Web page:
Until electrics cook at 15 psi, are made more durable and made in Europe or the US (like many stovetops are today), I will remain doubtful.
I think electrics are probably great for newbies though, less worrying about adjusting the stove. But please don’t give up your stovetops, I know you own several different brands of stovetop pcs.March 17, 2017 at 5:34 pm #66609GregParticipant
Greg? I think you mean “Anonymous”
I have gone back to my KRs now my kitchen is mostly functional again.
Yes the Electric was very convenient. And Pam wasn’t so scared of it.
But it semi-died (will no longer hold high pressure) and I was unable to get it to the repair shop before the warranty ran out. And I don’t love it enough to replace it or pay to get it repaired.
I am not too worried about “Not made in EU/US”. China has lifted its manufacturing game enormously in recent years. It reminds me very much of Japan. When I was younger, “Made in Japan” was synonymous with “Shonky”. Now it is a byword for “”Top notch”. China is not quite there yet, but it is getting closer.
Nor am I too worried about the psi difference. It is only roughly the same as the price I pay for my altitude. They remain quicker than traditional cooking.
However, they are VERY bulky for their capacity. The 6l Breville is bigger than the 12l KR. And doesn’t fit in any of my new cupboards (it wasn’t on the horizon during the design process) The 12l OTOH happily takes the 8l traditional stockpot inside it so it effectively takes up almost no space.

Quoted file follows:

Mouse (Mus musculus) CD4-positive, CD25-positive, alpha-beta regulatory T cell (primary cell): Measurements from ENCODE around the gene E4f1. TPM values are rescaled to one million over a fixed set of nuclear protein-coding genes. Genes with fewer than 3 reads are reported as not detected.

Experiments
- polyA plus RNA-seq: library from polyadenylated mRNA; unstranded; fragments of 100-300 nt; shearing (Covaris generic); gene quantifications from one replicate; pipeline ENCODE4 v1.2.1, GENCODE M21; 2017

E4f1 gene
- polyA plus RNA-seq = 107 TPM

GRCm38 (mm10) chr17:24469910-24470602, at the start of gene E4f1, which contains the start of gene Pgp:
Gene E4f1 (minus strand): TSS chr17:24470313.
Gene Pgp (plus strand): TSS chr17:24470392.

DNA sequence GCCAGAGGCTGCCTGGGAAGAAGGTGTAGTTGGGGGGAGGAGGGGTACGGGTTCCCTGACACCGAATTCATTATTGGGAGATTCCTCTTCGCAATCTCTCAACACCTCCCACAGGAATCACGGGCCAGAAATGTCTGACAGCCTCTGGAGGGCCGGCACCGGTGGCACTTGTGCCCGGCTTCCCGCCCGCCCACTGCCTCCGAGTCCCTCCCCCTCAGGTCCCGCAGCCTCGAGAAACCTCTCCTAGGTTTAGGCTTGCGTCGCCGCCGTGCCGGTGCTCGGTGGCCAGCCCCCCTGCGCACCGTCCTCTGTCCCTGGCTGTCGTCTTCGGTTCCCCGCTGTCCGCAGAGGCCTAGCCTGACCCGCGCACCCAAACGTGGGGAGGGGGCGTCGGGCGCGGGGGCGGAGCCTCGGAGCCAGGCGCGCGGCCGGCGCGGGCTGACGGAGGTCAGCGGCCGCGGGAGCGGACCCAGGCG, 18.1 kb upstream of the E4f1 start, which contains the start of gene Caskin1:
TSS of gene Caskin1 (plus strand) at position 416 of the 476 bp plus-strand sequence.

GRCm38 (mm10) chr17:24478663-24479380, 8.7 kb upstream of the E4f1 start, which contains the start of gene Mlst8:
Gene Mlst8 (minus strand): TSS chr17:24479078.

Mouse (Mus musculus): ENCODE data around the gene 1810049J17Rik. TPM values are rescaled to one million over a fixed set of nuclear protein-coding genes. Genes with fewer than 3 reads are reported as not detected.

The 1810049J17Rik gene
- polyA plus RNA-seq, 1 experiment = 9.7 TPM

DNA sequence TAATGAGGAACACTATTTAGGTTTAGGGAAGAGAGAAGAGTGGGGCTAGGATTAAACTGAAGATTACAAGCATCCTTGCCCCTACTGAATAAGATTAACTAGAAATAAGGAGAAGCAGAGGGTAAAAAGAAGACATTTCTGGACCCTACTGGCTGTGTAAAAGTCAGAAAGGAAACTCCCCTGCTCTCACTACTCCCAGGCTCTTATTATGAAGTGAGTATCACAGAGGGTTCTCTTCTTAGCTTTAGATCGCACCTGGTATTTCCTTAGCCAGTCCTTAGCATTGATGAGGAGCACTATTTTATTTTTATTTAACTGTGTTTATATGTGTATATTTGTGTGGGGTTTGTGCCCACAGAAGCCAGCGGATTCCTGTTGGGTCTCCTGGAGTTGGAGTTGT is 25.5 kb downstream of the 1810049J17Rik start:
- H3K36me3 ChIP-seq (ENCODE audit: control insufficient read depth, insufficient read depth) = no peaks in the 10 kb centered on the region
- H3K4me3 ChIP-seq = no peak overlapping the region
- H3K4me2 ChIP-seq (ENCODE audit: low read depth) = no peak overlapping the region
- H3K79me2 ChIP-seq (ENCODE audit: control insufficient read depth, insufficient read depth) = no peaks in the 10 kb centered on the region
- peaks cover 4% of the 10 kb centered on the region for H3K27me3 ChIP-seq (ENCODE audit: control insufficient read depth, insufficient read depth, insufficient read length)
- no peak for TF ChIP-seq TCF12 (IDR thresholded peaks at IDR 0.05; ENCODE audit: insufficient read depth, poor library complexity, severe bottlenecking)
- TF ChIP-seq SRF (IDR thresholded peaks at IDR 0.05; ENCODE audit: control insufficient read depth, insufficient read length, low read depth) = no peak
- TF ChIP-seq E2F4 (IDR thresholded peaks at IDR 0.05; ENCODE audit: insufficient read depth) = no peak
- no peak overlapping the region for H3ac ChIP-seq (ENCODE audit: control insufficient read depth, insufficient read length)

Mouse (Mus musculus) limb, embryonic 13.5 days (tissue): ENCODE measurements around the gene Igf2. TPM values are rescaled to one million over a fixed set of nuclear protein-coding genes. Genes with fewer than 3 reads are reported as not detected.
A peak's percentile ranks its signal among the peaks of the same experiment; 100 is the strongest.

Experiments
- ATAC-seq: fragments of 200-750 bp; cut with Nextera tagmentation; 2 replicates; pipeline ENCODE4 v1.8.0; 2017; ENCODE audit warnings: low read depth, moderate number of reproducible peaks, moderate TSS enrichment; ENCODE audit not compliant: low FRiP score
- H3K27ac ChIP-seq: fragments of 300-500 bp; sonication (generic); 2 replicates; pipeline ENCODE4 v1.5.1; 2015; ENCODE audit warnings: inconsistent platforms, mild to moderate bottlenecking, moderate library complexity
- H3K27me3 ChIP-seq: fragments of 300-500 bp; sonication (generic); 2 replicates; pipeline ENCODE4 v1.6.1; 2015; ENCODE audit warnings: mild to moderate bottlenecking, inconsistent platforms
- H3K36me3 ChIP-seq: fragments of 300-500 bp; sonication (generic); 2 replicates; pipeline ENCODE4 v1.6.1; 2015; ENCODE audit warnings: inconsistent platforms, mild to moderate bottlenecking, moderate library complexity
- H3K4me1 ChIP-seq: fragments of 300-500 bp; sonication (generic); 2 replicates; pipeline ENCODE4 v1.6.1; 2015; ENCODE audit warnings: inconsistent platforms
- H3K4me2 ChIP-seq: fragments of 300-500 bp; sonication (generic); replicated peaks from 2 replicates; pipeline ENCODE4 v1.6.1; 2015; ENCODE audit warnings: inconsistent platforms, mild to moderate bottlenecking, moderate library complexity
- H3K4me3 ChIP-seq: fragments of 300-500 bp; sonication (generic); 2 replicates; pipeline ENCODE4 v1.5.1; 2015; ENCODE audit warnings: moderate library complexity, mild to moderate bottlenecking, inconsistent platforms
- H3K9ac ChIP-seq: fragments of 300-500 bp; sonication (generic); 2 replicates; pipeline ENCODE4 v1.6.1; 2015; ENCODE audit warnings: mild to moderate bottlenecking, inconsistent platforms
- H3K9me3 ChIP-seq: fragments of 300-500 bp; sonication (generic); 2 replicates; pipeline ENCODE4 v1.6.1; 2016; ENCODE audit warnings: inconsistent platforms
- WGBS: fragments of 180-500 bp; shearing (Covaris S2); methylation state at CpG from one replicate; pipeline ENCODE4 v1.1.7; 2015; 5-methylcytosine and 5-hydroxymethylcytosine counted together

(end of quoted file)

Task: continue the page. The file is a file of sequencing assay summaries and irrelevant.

My biggest concern with the electrics is durability. There is a lot to go wrong. And any fault basically means you throw out the whole thing. A new electric PC every couple of years will get very expensive quite quickly.
Also they use…Electricity*. Not the most reliable energy source for us. Two blackouts in the last week. One during dinner prep time. I am working towards battery storage, but that is a way off yet. The KRs happily work on gas which is much more reliable.
The biggest downside of the Stovetops is that they need babysitting. But that is not a big deal, as I am usually in the kitchen anyway cleaning up my (messy) prep during the short cook. Long cooks like stocks, I just read a book or surf the web.